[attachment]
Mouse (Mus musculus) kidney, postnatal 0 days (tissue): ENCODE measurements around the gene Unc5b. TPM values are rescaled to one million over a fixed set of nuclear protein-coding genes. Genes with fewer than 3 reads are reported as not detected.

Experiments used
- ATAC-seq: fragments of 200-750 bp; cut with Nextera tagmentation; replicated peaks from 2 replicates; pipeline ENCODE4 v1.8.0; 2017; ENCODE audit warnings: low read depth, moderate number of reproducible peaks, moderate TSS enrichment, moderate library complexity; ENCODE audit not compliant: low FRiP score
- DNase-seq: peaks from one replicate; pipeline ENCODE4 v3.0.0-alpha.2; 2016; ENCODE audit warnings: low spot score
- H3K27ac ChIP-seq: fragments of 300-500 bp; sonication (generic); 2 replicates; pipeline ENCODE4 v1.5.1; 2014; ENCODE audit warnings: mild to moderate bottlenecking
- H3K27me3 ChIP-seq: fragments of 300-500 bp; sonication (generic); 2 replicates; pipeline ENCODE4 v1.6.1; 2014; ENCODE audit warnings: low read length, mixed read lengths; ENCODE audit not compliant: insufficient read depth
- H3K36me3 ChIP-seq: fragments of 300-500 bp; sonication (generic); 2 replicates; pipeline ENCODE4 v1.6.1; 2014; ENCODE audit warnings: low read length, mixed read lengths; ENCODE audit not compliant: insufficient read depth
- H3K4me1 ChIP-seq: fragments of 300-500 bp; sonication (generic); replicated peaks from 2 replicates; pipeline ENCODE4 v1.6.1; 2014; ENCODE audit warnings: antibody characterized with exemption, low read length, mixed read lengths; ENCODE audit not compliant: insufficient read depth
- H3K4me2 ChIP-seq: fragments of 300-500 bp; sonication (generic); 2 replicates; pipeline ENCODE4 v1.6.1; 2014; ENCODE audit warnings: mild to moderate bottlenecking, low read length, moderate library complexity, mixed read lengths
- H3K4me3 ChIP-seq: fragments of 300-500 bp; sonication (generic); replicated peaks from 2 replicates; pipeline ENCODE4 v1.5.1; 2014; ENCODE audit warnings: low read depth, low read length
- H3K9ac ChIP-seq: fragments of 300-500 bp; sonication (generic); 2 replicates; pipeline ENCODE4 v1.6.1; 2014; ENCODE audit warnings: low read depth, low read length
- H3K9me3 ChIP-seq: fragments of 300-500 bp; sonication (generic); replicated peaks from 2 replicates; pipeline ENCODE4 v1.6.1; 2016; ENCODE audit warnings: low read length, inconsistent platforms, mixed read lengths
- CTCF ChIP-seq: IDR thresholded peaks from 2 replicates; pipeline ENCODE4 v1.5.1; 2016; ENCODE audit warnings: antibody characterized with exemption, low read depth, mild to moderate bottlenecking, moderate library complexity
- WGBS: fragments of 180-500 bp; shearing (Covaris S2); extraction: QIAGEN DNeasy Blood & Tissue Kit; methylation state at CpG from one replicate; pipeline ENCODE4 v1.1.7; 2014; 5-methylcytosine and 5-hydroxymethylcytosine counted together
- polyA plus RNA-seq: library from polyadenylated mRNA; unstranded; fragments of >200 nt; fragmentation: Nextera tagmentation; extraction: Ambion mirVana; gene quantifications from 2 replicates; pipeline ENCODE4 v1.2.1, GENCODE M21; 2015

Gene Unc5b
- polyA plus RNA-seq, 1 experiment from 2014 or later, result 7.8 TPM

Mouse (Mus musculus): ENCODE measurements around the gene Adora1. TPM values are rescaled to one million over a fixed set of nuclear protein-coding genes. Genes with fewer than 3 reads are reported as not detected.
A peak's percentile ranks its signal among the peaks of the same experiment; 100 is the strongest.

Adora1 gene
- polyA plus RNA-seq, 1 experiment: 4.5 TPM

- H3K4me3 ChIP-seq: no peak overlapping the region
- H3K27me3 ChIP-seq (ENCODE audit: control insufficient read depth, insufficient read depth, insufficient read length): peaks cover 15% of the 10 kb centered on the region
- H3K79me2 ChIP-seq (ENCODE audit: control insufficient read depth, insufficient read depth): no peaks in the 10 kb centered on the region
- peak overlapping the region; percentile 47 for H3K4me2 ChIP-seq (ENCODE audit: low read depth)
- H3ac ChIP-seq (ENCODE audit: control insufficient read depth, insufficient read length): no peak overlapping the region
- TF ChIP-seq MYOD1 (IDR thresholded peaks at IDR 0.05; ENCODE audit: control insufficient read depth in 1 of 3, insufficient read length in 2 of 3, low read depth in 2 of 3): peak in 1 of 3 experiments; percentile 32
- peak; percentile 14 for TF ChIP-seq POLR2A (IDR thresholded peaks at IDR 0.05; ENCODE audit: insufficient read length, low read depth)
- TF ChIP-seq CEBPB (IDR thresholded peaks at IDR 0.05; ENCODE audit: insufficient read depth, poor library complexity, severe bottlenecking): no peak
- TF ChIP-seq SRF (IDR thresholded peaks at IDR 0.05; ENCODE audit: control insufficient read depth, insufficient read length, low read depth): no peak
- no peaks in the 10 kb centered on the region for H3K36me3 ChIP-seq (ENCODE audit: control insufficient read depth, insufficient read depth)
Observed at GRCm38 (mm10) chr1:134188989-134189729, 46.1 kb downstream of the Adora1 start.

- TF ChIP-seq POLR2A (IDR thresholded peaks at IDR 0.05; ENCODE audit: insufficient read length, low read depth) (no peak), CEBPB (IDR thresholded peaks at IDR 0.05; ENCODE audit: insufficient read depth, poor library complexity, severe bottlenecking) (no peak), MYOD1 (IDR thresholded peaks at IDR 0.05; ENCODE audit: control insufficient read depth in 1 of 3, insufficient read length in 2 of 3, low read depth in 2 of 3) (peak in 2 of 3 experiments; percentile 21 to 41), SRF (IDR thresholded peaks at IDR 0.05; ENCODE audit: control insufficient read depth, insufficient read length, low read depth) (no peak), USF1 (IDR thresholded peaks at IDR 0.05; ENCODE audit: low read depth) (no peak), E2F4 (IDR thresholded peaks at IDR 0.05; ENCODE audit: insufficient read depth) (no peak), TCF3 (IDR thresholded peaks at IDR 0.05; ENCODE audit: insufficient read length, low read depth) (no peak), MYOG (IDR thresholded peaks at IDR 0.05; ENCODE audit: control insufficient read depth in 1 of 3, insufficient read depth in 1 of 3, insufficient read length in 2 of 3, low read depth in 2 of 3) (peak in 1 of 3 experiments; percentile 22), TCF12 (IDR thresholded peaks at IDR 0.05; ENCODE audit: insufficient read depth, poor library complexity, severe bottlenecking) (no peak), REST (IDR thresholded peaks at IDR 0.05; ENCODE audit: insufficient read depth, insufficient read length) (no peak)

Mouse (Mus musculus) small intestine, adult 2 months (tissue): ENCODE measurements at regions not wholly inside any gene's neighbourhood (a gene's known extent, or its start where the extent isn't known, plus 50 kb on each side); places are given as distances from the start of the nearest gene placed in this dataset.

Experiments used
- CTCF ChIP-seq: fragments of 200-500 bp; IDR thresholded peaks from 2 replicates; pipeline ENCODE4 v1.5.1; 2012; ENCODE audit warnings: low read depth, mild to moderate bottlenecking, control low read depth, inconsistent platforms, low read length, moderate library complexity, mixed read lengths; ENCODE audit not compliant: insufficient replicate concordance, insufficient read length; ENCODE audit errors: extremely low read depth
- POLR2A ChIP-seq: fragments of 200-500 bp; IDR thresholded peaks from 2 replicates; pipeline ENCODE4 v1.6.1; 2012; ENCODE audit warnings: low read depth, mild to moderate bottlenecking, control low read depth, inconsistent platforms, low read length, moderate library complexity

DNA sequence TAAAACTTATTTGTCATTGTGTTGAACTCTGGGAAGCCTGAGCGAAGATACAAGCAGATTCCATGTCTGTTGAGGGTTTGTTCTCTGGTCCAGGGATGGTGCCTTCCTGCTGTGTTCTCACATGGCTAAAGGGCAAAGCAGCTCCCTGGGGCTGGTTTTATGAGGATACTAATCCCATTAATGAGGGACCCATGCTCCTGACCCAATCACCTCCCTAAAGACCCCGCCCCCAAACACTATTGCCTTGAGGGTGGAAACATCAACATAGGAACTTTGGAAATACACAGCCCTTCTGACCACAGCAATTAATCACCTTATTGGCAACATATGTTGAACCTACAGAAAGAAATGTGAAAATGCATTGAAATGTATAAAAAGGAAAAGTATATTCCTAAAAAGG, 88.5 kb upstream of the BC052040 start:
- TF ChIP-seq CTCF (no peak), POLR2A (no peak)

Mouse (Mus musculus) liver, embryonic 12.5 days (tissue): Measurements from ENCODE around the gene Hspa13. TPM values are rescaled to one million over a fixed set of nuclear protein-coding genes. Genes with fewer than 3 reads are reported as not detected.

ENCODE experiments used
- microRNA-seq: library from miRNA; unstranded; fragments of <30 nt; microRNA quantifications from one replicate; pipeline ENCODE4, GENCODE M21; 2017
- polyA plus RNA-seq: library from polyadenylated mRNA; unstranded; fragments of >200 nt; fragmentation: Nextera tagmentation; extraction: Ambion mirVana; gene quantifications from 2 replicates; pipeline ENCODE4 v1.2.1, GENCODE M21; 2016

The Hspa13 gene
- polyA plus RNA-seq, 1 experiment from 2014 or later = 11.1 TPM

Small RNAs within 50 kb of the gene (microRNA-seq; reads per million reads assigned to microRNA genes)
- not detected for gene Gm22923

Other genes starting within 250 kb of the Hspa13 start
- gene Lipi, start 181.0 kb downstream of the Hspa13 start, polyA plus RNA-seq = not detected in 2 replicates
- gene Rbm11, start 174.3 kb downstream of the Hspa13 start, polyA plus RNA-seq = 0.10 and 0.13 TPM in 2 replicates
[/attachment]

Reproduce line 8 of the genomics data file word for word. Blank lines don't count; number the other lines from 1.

- H3K4me1 ChIP-seq: fragments of 300-500 bp; sonication (generic); replicated peaks from 2 replicates; pipeline ENCODE4 v1.6.1; 2014; ENCODE audit warnings: antibody characterized with exemption, low read length, mixed read lengths; ENCODE audit not compliant: insufficient read depth